Memorial Day is a weekend that comes with a lot of mixed emotion. For those of us who served in the military and the families who stayed behind and patiently waited for a safe return- it is a weekend we remember those that did NOT return. They made the ultimate sacrifice. We remember their memory, and the great men and women that they were. We think of the Gold Star families, and the tremendous sacrifice they endured. Of course we are just as happy as the next guy to have a long weekend off from work, to have family and friends over to throw some food on the grill, and of course to enjoy a beer or twelve. This is where the mixed emotion comes in: sadness that your friend, your brother, your husband…is no longer with us, able to share in new memories; yet taking joy that we were blessed with the presence of such great men. As a famous quote says, we should be happy that such men lived.
With that being said, we wanted to share a few stories about the personal side of some of these warriors. The stuff you don’t get from a press release, or an article in the paper. These great men and women are more than just a list of citations and awards, and we wanted to convey that. Please take a moment to read through the stories below, and to share with your friends. Most importantly, share this with the people who don’t know a service member, who are unfamiliar with the great folks who raise their right hand in defense of this amazing country. This goes hand in hand with the Bridging the Gap mission, we need to re-introduce America to her warriors!
Tyler Holtz, B Co. 2/75. I remember when he first got to our unit, we played platoon football. I was on the line, face to face with him. I weighed about 175 lbs and he was around 240. I remember digging my feet into the ground but being pushed back almost as if I had been standing on ice. He had “brotherhood” tattooed on his arm in German. He didn’t care who was well liked or unpopular, he was friendly to everyone, even though he could have smashed almost anyone into the ground. I remember sharing music with him that I just recorded and him telling me about his brother and the band he played with.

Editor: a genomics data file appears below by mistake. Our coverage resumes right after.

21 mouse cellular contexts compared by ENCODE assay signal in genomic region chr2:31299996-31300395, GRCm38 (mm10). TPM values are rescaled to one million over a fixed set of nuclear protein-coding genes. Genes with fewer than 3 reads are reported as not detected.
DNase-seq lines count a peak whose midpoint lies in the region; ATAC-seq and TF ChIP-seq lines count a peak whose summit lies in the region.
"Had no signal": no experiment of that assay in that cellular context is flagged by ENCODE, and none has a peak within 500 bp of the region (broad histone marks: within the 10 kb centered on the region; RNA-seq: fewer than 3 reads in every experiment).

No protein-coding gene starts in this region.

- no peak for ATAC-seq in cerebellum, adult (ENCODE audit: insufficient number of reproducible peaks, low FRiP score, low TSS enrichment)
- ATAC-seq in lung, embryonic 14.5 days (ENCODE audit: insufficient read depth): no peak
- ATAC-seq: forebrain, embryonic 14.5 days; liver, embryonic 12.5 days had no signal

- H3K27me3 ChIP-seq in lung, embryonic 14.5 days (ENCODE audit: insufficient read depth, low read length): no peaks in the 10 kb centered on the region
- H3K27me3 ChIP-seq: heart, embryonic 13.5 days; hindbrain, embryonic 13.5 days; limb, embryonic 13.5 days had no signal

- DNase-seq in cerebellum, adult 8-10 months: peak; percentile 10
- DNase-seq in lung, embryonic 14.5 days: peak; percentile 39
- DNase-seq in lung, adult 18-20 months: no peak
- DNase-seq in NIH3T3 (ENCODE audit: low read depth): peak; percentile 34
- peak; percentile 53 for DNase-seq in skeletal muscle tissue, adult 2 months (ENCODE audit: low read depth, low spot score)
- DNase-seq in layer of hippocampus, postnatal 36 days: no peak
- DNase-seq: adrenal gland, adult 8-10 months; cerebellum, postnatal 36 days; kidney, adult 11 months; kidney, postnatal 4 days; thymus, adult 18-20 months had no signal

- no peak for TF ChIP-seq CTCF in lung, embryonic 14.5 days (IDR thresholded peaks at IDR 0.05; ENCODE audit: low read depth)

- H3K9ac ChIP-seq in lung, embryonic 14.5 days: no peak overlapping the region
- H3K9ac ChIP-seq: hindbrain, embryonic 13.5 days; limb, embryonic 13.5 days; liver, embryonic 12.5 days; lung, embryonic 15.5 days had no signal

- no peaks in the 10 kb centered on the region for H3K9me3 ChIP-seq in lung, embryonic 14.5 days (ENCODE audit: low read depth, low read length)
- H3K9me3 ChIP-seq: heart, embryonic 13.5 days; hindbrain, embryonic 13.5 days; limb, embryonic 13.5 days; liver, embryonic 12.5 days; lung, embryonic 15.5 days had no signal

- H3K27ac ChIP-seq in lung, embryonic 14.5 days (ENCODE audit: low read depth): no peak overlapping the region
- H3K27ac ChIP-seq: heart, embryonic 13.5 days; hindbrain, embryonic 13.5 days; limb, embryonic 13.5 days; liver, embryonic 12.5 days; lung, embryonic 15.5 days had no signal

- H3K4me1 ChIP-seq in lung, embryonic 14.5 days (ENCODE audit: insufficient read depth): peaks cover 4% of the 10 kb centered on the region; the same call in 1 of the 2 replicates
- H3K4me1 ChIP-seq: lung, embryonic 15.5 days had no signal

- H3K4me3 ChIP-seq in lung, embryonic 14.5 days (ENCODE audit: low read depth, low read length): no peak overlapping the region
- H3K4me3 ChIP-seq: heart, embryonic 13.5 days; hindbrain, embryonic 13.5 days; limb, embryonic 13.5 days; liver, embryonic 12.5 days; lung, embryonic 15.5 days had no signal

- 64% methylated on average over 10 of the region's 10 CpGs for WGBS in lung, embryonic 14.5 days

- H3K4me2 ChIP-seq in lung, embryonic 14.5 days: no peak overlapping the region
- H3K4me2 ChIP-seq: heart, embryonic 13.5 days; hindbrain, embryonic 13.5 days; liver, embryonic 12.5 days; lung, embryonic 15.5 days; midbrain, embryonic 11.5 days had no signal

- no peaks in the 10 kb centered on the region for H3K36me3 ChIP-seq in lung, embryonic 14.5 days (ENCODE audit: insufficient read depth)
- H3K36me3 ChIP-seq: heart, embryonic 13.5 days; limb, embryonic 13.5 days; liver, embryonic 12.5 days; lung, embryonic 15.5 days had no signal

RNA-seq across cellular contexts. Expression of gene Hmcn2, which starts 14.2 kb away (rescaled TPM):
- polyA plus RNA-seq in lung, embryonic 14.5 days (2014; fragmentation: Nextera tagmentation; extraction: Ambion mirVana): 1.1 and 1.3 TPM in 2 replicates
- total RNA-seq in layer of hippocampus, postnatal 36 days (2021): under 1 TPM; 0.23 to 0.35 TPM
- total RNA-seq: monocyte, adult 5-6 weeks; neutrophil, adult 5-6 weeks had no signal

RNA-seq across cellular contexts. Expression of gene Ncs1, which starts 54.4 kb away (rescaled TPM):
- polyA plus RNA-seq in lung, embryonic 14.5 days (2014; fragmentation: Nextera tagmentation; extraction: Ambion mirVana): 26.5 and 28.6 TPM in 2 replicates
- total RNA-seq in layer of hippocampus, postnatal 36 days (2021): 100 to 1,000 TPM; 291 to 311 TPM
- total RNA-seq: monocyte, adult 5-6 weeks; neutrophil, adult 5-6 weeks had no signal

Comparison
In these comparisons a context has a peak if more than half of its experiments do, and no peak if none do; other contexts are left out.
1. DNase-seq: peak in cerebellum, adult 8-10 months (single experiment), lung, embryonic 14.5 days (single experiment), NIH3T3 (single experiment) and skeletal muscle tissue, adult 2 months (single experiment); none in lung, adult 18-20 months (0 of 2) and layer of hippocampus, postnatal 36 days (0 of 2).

Holtz was an exemplary Ranger and I am better for having known him.
When I was in pre-Ranger with Anibal Santiago, we made a patrol base one night on a huge slope. It started pissing rain and we were getting absolutely deluged and freezing our balls off. Me and him were sharing a hooch and all our gear was totally soaked, so to stay warm we both stripped down to ranger panties and got into the same bivvy sack. It was one of the most awkward moments of my life, sharing a sleeping back with another man, but it was so damn cold I didn’t care. He just kept laughing about it while shivering and making “big-spoon/little spoon” jokes. What a weird, almost hypothermic night. We got through it, though, and graduated together.
Jason Santora, Dco 3/75. During a squad shoot house it was extremely cold. All everyone wanted to do was chill by a fire we had somehow convinced leadership to let us have. The only problem was that we had to build demo for all the iterations to come through. Santora took me and we started building our demo…. then we continued building it for everyone else too. By the end he was shaking uncontrollably because it was so cold. He had forced me to stop when I started shaking, looking out for his men and setting the example for them to follow. When he was finished he didn’t expect a thank you or recognition from anyone. He just went and sat quietly by the fire. He was a quiet professional and the epitome of what a leader should be.
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